Night Shift at High Noon, completed under lockdown in New York in the spring of 2020, revisits themes that Copeland has explored extensively over a number of years. Alluding to established art historical tropes, the work sees figures gather around an activity or a table. Copeland goes far beyond the early attempts at deconstructed compositions of the same subject, experimented with by Paul Cézanne or Vincent Van Gogh, his scene is entirely abstracted as he stretches his forms across the breath of the canvas with thick applications of paint. Over time, Copeland’s work has moved increasingly towards abstraction, and in these works he subverts expectation by taking the object at the centre of the subject’s activity or attention, and abstracts it even further, breaking up and complicating the subject-ground relationship.
In doing so, he wrestles with the relationship between figuration and form, the work is as much about the material process of building the composition as creating the perfect finished image.
Much of Copeland’s work deals with the body and human interaction, and he has stated that the themes within this painting now seem more relevant than ever, stating: ‘the inability to have physical interactions with others, the suspension of touch, in a way makes these feel even more visceral.’ The flattening the space between the subjects and their setting makes this even more prescient. It suggests our heightened awareness of our surroundings and how we are often determined by them.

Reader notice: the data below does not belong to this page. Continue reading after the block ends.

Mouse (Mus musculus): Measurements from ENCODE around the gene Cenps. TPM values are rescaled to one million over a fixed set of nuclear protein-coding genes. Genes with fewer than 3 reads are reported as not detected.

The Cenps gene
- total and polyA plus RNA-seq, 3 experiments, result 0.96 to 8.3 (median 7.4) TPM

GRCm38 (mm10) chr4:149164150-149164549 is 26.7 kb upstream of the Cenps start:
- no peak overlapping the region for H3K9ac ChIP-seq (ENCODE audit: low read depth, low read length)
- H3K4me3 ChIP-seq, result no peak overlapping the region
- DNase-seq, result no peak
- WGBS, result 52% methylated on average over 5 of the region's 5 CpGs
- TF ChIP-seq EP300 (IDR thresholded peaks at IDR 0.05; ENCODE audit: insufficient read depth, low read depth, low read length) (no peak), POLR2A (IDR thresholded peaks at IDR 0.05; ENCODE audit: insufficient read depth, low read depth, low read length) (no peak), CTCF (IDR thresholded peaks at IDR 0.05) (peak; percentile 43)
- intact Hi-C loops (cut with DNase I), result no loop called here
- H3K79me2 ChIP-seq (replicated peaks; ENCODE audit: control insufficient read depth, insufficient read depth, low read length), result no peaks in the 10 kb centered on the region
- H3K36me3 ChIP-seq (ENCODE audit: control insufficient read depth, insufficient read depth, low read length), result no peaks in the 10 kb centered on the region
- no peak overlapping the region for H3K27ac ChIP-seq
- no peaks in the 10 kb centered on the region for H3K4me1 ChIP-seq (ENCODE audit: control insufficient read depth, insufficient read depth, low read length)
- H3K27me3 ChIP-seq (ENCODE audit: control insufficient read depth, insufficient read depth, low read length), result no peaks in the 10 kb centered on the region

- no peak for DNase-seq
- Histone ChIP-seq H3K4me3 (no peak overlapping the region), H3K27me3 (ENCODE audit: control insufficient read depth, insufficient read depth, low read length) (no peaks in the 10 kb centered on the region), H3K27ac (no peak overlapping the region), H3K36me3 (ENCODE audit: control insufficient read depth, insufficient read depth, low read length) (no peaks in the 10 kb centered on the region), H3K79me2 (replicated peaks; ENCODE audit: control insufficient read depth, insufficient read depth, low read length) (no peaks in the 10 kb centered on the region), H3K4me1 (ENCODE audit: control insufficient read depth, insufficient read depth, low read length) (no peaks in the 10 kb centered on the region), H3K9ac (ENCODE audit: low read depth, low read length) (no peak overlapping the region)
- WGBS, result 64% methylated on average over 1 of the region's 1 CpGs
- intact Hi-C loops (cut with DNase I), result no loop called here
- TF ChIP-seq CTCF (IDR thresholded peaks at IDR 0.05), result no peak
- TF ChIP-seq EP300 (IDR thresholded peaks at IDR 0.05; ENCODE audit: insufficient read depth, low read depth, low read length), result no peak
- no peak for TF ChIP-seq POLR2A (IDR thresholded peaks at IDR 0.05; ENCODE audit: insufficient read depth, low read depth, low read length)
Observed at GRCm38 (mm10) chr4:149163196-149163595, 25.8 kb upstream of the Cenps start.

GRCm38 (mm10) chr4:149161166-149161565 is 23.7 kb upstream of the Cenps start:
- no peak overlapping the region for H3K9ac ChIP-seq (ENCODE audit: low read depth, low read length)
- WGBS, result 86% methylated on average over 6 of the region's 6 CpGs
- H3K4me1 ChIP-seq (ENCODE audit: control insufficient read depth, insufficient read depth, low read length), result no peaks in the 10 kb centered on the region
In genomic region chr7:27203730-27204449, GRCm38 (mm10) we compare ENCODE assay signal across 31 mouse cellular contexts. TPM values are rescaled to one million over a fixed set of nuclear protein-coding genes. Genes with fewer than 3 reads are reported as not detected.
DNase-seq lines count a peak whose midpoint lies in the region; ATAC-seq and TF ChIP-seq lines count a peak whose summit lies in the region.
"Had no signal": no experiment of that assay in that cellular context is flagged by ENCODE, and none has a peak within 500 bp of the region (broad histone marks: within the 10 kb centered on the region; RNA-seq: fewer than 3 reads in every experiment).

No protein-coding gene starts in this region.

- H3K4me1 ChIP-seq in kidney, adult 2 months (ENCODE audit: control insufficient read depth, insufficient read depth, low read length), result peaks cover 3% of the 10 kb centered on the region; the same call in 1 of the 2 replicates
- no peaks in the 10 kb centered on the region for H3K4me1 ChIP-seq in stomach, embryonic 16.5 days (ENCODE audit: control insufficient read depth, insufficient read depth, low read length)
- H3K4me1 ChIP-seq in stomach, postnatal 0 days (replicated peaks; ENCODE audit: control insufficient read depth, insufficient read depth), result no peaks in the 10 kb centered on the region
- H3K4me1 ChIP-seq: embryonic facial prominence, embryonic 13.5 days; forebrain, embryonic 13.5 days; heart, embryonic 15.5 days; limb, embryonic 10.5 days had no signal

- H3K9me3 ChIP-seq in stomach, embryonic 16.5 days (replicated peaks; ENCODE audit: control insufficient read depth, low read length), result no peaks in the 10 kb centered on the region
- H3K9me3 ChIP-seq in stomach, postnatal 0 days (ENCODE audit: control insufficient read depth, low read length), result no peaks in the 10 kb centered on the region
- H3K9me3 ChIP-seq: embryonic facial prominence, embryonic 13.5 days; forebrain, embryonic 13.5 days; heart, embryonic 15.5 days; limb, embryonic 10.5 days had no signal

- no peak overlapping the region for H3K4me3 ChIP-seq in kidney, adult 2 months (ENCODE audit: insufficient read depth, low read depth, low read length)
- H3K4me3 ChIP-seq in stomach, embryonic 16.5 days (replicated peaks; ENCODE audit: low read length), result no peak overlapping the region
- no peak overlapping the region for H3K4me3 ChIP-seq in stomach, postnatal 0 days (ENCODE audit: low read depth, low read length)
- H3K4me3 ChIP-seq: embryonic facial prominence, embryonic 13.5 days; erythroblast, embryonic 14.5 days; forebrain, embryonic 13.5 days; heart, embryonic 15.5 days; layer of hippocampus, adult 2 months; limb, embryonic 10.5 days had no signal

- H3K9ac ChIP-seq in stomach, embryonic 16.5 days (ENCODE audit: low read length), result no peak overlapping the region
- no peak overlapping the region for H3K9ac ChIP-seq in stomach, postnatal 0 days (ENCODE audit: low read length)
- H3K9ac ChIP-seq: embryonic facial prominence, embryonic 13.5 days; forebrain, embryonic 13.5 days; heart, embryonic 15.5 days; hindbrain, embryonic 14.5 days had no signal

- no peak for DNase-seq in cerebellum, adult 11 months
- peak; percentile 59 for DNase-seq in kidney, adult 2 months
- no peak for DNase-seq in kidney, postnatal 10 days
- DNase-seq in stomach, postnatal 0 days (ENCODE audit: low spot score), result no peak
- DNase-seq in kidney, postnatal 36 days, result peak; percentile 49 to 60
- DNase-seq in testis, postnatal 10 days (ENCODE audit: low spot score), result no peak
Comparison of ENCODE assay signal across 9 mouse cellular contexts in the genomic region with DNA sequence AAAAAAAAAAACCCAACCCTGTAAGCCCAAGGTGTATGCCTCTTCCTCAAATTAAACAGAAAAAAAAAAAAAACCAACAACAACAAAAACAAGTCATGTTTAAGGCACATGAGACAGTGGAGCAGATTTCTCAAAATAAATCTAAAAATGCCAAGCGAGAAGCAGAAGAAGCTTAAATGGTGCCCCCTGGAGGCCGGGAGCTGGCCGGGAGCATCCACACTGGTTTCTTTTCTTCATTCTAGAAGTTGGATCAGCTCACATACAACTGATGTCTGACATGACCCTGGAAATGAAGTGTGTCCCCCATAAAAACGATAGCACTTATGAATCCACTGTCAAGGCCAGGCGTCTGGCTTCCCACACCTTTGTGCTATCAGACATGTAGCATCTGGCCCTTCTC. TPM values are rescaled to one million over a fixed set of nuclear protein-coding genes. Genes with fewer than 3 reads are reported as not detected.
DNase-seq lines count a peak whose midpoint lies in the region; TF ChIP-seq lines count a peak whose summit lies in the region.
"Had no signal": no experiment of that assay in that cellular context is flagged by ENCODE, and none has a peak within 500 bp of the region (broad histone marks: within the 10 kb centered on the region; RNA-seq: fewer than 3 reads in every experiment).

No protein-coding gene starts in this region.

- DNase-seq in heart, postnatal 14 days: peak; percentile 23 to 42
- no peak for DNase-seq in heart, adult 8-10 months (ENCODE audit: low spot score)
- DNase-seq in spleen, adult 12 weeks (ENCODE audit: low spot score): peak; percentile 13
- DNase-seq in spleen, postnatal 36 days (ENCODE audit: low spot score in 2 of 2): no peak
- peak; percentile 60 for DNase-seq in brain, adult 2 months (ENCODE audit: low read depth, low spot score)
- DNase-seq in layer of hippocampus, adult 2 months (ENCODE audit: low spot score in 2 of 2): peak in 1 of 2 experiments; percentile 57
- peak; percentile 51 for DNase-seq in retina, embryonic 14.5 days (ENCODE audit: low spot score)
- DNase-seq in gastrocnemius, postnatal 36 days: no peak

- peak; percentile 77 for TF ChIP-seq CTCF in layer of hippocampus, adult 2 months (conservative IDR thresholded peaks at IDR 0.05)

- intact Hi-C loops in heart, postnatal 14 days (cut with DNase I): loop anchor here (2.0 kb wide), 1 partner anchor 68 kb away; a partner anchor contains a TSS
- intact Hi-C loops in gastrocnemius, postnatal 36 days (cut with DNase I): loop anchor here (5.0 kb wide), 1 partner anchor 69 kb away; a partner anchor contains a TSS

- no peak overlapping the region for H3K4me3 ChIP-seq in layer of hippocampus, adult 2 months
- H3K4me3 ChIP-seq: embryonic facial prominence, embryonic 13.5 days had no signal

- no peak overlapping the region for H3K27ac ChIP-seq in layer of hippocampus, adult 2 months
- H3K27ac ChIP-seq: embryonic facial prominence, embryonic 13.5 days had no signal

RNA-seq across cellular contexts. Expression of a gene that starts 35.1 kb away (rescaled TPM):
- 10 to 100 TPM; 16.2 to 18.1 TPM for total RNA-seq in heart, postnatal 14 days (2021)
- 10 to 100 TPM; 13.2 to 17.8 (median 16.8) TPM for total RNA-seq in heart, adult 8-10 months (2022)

About the Artist
Born in California in 1976, John Copeland studied at the California College of Arts and Crafts, where he gained a BFA in 1998. Upon graduating, Copeland moved to New York, where he continues to live and work.
His earliest work incorporated objects into his paintings and drawings, creating installation style works, before moving away from this approach to focus on single canvases and works on paper. The relationship between abstraction and figuration has been a continuous focus throughout Copeland’s career. Copeland has stated, ‘I’m more interested in using the language of painting and working with the edge of abstraction, working with the push and pull of paint, image, readability and texture.’